I am delighted to announce my series on Burgmüller’s 25 studies, the Easy and Progressive Études, Op 100 is now complete and available as a full set.
In my Online Academy series on op. 100, I take each étude in turn. You will find a detailed teaching note and a video walkthrough highlighting the learning outcomes, with advice on the technical aspects as well as how to practise.
When it comes to studies at the intermediate level, there is of course a wealth of material available. For me, Burgmüller’s Op 100 is among the best. Each étude is short and to the point, with a descriptive title to stimulate the imagination. The technique always serves a musical goal, and because they are so well written each is useful as a way to learn about harmony, as well as form and structure.
In my previous two posts I looked at a handful of these études, with a brief video excerpt of what to expect from the full one. I will continue now, focussing on Nos. 10 – 13.
10. Tendre fleur (Tender Flower)
Tendre fleur (Tender Flower) is all about pastel colours, sensitivity of touch and mood, and delicate expression. Marked p delicato, we discover two-note sighing slurs in arpeggio patterns that rise then fall, meandering quaver (eighth note) lines and sparse harmonies. The harmonic language is extremely simple – tonic and dominant harmonies alternate with each other in the home key of D (A section) and then in the dominant key of A (B section). Here I am noodling around with a few ideas to bring out the sweetness of the music.
11. La Bergeronnette (The Wagtail)
La Bergeronnette (The Wagtail) depicts a genus of bird that constantly moves its tail; Burgmüller captures this flickering, fluttering movement by the prevailing rhythmic figure we hear right at the start – two semiquavers and a quaver under a slur. It is important that the first note of the slurred group is lightly stressed, and the last note released without an accent. Make sure to retain this strong-weak emphasis even in the crescendos (from bar 19, and from bar 26), where each three-note group is stronger than the previous one. Here I explore some possibilities for choreography in the right hand, and notice note lengths and harmonic colouring in the left.
12. L’Adieu (Farewell)
L’adieu (The Farewell) tells the story of a departure, perhaps of a close friend or family member, and the resulting feelings of sadness and anxiety. The only respite from the turbulent emotions is to be found in the B section (from bar 17) – in C major, but even then this brief moment of warmth and respite is tinged with regret (the Ab in bar 24). The form of the piece is ternary (ABA) with an introduction and coda.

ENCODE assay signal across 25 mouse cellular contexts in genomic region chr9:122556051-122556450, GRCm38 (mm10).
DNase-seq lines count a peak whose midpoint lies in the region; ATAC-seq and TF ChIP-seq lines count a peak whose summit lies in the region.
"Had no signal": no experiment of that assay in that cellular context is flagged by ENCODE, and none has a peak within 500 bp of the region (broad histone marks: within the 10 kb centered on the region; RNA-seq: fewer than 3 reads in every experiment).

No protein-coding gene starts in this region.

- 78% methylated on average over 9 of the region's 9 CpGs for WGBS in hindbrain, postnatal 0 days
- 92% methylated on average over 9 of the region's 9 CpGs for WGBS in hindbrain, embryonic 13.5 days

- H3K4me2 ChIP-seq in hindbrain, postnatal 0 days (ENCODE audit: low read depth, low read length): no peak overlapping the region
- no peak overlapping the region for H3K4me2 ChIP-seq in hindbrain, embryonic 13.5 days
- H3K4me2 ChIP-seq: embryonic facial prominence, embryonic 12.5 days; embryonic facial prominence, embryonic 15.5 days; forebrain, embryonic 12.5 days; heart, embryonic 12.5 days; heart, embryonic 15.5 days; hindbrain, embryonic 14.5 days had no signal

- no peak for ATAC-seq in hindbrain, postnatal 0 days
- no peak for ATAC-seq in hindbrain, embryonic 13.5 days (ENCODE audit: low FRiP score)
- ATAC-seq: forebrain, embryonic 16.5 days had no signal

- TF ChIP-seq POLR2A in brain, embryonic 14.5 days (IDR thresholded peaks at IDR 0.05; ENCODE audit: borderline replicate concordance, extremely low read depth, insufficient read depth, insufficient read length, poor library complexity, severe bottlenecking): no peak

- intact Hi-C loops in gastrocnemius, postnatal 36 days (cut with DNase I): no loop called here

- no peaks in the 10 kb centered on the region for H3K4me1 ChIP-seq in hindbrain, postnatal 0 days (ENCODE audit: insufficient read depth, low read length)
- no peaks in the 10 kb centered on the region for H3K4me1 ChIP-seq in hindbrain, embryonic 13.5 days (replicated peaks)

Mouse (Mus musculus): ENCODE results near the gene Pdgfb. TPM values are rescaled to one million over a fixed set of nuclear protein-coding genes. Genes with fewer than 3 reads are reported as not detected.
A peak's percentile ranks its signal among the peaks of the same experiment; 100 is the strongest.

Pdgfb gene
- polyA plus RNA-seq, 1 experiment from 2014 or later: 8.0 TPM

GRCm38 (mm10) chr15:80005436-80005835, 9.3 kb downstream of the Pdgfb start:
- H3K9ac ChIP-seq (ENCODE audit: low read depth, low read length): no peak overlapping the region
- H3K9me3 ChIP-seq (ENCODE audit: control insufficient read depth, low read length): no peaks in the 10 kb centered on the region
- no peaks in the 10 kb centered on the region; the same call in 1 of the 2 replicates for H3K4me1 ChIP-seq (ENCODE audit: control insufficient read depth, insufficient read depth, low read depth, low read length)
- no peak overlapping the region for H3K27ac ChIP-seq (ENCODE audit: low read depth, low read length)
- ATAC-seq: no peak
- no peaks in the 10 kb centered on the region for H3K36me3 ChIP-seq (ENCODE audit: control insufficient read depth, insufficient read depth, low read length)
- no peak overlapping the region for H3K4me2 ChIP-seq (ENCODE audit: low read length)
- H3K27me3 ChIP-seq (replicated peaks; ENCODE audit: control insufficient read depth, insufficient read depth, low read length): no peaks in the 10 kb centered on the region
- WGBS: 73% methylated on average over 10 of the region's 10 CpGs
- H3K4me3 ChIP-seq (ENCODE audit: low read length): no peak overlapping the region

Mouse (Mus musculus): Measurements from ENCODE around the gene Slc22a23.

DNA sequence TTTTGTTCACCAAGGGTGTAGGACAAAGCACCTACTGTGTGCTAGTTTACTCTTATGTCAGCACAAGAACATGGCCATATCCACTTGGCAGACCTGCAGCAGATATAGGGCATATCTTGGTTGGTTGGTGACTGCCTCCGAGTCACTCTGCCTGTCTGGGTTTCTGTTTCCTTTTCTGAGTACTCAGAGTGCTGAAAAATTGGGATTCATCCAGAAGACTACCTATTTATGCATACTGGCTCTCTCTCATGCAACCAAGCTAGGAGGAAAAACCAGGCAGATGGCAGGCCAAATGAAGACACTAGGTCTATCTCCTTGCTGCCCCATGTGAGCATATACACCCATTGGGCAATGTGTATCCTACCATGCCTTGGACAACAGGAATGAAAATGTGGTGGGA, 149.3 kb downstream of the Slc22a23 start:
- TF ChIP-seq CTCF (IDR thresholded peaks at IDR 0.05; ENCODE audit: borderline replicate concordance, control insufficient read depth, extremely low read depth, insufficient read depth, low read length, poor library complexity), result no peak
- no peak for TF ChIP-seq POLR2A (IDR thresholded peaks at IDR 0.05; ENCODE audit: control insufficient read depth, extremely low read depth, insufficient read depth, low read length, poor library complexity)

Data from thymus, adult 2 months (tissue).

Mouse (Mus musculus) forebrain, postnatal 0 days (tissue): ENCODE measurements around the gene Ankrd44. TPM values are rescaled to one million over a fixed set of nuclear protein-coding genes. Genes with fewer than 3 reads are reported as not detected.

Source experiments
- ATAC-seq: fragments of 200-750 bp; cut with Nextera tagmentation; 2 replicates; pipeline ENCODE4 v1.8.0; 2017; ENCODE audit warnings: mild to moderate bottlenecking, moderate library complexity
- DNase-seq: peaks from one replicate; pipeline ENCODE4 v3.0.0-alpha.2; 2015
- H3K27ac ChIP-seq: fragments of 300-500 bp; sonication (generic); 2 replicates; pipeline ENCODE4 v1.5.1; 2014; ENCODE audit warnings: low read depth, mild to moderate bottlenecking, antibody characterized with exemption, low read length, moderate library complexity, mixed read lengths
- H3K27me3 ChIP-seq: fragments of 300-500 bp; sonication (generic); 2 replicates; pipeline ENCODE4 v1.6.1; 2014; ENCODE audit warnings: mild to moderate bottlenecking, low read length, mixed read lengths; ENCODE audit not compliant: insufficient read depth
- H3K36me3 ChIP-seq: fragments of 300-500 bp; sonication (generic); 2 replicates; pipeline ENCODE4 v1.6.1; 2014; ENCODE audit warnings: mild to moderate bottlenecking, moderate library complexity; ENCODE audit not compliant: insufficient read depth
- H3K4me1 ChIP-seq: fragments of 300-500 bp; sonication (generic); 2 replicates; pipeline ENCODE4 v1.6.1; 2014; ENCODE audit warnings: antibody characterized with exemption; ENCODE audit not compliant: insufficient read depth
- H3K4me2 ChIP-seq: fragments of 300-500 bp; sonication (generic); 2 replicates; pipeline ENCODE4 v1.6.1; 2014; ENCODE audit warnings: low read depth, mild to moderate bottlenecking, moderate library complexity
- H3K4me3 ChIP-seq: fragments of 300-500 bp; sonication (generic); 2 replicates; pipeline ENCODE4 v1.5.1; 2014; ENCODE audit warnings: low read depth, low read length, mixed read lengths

The main technical problem posed by this étude is how to play the triplet quaver patterns at speed – with dynamics and shape, but without tension. While the use of rotary movements of the forearm will be more obvious in the LH Alberti basses (bar 13, 17 – 24, etc.) success in the RH triplets depends on finding ways to keep mobile by calling on rotations and micro adjustments in the wrist to assist the fingers as they execute what will feel more like a leggiero touch than a legato. There are two ways of practising the triplet quavers; at a slow tempo with a finger staccato, and faster in different rhythms (in groups of 3 then groups of 6 notes). Return to these methods regularly in your day-to-day practice.
The thirteenth étude, Consolation (Comfort), returns to the familiar key of C major. Marked dolce lusingando (sweetly and caressingly), it calls for careful control of tone as we balance melody and accompaniment not only between the two hands, but also within each hand. There are many beautiful, expressive moments in this etude that we need to enjoy and savour as we play them. The harmonic progression in bars 5 and 6 that enhances chord ii in what would otherwise be a standard sequence of chords is one example, the modulation to E minor (bars 14-15) another.
The full versions of these videos along with walkthroughs featuring other works from Burgmüller’s Easy and Progressive Études are available for once-off purchase here or with an Online Academy subscription. Please click here to find out more about subscription options, or click here to view the series index if you are already a subscriber.
For my blog post on Nos. 1 – 5 click here (La candeur, L’arabesque, La petite réunion, Innocence)
For my post on Nos. 6 – 9 click here (Progrès, Le courant limpide, La gracieuse, La chasse)
Many editions of op 100 make significant changes to the text (mostly with regard to phrase and articulation markings). In my opinion, the very best edition is the Wiener Urtext edited by Naoyuki Taneda.
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